No one knows who first decided to take the sails off a boat, bind them together around an axle, and create a windmill, but they have been around since the Persians (between AD 500 and AD 900). In 1888, Charles F Brush made a wooden windmill that could generate electricity, and as of the end of 2018, 591 gigawatts of power were generated globally by wind power. Up to the 1950s, crop farming was basic and the concept of food security almost non-existent. Enter Norman Borlaug, who worked in Mexico for two decades breeding semi-dwarf, disease-resistant varieties of wheat that almost tripled the national wheat production off roughly the same amount of land. I have long been fascinated by the type of thinking that results in massive developmental leaps for humankind, including those visionary folks among us that possess a rare talent to look at the everyday mundane and see nothing but massive potential. But how do we mere mortals develop this kind of thinking on our farms and reap the huge rewards that ensue? I think that there are four strategies we can use.
1. One brain is good, but many brains are better.
We need to be widely informed. Using the team of managers, nutritionists, veterinarian, consultants, and specialist suppliers at your disposal will keep you informed about your options.
2. A compass is useless if you don’t know where you are.
We need to know where we are. I often use the example of two farmers producing a herd average of 25 ℓ per cow. One is a pasture farmer milking at 90% of his potential and the other is a herd milking from a total mixed ration at 65% of their potential. Who has more work to do? This is where your team must guide you, where measurements and sound information come to the fore.
3. If you do what you’ve always done, you’ll get what you’ve always got.
If we want to find unique solutions, we need to look beyond mainstream ideas and sometimes consider the often weird-sounding ideas on the periphery. The answers to some of our oldest problems might be found on the edge of our vision.
4. Constantly ask yourself, “How can I make this moment better?”
I’ve started using this question in every sphere of my life, in a technical meeting, at the dam with family, everywhere and anywhere – and I am constantly amazed at the creativity that blossoms.
Putting the strategies into practice
I recently came across one such peripheral idea, which I received from my network of technical brains (Strategy 1).
Following Strategy 2, let’s define where we are? We milk cows until two months before calving and then put them on a so-called maintenance ration for about 40 days before moving them to a steam-up group where they stay for three weeks. They calve down and enter the fray once more. If we are lucky, they have no complications such as ketosis or milk fever, but often this is not the case. While we may measure the number of clinical cases, in the back of our minds the rate of incidence of subclinical milk fever is a complete unknown. We simply do not know where we are and what, if anything, it is costing us.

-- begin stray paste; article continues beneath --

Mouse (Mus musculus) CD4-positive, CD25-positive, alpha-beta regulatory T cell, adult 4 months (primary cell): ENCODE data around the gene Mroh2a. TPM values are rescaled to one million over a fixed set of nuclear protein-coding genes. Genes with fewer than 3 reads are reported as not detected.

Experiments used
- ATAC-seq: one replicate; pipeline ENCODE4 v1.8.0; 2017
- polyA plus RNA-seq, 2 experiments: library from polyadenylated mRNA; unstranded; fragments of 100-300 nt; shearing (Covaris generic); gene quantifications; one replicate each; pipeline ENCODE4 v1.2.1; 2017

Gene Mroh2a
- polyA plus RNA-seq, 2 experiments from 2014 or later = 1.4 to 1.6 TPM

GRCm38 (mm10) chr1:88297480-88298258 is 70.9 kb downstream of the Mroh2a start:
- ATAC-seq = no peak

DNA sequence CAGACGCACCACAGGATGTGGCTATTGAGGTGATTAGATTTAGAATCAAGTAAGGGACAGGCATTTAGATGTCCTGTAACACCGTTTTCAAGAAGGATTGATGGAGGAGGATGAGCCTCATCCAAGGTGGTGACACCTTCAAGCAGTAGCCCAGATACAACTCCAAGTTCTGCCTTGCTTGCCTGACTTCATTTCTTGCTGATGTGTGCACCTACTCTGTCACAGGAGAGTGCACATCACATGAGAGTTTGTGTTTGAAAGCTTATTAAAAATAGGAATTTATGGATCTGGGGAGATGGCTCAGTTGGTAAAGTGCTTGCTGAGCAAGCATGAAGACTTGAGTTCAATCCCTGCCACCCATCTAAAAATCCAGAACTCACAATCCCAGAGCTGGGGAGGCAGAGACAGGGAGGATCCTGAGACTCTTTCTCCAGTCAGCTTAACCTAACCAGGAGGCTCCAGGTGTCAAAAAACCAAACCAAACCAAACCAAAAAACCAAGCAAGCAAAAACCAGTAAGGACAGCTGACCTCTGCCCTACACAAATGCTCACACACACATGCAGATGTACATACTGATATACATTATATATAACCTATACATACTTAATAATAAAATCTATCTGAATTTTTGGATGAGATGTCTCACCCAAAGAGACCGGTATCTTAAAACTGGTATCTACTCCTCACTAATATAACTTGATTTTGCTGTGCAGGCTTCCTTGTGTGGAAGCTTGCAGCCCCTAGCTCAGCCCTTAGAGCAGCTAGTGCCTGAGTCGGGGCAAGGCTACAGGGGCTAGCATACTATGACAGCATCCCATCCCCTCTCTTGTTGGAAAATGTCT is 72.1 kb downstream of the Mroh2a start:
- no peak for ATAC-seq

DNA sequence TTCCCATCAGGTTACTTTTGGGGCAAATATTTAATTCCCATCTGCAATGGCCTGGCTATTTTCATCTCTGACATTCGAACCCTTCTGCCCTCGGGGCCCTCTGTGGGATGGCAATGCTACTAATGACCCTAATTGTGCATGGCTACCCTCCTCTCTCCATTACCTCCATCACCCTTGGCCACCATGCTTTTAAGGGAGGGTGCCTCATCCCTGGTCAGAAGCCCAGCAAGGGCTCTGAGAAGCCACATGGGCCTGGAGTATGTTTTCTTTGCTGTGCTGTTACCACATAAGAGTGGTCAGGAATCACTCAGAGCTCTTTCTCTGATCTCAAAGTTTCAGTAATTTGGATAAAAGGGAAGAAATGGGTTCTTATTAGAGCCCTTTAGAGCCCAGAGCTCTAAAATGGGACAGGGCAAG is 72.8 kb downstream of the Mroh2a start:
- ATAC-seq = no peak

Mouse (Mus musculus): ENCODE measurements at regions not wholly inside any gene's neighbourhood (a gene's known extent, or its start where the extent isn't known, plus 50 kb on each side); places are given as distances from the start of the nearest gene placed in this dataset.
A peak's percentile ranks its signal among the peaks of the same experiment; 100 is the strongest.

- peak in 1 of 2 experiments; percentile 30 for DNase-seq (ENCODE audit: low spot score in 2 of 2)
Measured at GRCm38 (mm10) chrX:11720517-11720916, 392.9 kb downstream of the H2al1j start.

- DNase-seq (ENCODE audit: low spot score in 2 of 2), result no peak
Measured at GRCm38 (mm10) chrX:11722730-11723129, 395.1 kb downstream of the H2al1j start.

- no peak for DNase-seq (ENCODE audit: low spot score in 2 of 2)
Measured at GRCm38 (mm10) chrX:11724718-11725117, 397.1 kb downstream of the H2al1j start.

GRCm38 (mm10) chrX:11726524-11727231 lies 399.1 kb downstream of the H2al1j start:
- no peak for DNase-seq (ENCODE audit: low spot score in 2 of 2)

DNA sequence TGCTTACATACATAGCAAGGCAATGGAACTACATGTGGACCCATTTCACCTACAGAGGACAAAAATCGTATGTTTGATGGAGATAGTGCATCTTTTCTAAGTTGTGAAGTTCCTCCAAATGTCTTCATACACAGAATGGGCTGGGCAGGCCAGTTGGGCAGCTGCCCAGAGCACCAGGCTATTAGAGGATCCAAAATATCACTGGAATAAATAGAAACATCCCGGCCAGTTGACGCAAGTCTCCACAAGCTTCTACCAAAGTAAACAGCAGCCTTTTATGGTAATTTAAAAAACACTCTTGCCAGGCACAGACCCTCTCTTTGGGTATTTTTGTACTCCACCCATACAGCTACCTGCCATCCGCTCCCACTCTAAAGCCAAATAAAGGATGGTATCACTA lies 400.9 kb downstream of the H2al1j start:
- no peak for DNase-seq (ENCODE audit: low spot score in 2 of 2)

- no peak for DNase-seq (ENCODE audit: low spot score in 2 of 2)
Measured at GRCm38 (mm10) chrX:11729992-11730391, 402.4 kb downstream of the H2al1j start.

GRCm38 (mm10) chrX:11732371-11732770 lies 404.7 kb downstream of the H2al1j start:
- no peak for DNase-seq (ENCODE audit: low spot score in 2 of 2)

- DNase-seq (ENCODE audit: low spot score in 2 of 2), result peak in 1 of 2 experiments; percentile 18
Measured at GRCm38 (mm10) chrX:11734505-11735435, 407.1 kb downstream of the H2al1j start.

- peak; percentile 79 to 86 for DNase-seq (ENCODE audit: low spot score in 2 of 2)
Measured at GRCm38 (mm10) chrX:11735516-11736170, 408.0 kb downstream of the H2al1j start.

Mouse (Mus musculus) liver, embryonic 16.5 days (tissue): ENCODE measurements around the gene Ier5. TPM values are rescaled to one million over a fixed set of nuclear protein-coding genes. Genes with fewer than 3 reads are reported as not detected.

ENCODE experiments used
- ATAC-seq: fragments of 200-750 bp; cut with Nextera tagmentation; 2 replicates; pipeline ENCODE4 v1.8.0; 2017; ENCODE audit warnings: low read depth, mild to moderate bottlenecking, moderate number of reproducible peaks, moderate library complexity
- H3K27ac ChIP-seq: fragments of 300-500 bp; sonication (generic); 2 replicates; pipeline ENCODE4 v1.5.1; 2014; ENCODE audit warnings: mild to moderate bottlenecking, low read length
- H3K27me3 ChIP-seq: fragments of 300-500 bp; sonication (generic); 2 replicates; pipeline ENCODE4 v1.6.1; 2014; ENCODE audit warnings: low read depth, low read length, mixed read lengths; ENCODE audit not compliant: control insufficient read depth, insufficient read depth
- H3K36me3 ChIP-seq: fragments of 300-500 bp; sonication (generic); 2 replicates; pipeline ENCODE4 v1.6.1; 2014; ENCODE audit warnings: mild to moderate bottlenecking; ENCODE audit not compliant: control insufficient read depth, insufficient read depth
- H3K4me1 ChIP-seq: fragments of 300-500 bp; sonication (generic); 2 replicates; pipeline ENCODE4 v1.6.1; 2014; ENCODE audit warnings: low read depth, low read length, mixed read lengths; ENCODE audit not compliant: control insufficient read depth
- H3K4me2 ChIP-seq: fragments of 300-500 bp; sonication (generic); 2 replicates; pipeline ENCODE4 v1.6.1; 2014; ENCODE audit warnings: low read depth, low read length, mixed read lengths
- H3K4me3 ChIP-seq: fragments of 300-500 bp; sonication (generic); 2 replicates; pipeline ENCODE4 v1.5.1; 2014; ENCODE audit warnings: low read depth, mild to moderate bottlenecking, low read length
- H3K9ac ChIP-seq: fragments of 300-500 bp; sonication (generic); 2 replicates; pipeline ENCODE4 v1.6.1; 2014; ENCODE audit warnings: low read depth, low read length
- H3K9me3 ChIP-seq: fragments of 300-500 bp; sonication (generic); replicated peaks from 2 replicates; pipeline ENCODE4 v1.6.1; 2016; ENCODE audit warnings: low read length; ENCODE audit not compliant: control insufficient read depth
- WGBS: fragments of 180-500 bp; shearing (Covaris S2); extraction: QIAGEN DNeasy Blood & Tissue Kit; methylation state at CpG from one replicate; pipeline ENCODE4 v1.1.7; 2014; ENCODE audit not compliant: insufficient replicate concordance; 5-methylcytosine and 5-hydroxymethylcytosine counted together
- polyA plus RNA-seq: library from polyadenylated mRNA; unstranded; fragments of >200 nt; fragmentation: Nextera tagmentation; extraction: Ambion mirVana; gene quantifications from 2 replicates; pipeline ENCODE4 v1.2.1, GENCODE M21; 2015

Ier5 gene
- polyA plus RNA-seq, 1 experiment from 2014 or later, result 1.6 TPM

I decided that I wanted to know more about the possibility and so I did some reading. Reinhardt et al. (2011) measured blood calcium levels in 1 462 cows and found that, even though first-calving heifers only show a 1% incidence of milk fever, they had a 25% rate of subclinical milk fever (where blood calcium levels drop below the 2 mM calcium threshold). This rockets to 6% clinical and 49% subclinical by the time they get to their third lactation. Further reading found at least seven similar studies all with differing, but still alarming, rates of subclinical milk fever. Oetzel (2011) estimated that clinical milk fever costs US$ 300 (R4 434) and subclinical milk fever costs US$ 125 (R1 847) per cow. So, in a group of 100 fresh cows, we can assume that 1% will have clinical milk fever (costing 1 cow x US$ 300 = R4 434). The subclinical cases will cost us 25 animals at US$ 125 per case, which adds up to a loss of R46 175! This implies that ten times the clinical cost goes completely unseen, unmeasured, and untreated. Therefore, your first call to action is to start measuring blood calcium levels and understand where you are.
Strategy 3 suggests that we look for new ways to solve current challenges. Anionic salts have been used extensively for many years and are effective at reducing the incidence of milk fever. The calcium-binding strategy has also been effective. It enables close-up dry cows to be pasture- and lucerne-fed, thereby allowing the diets of dry and lactating cows to be successfully synchronised.
And finally, Strategy 4 asks how we can make our situation better? Let’s talk about strategies for a more effective lactation. Measure where you are and decide if it is worth solving this issue on your farm.
Let me end with a rather dramatic quote from Dr Elvin Stakman, who inspired Dr Norman Borlaug to pursue his life’s work: “We adapt, or we perish!”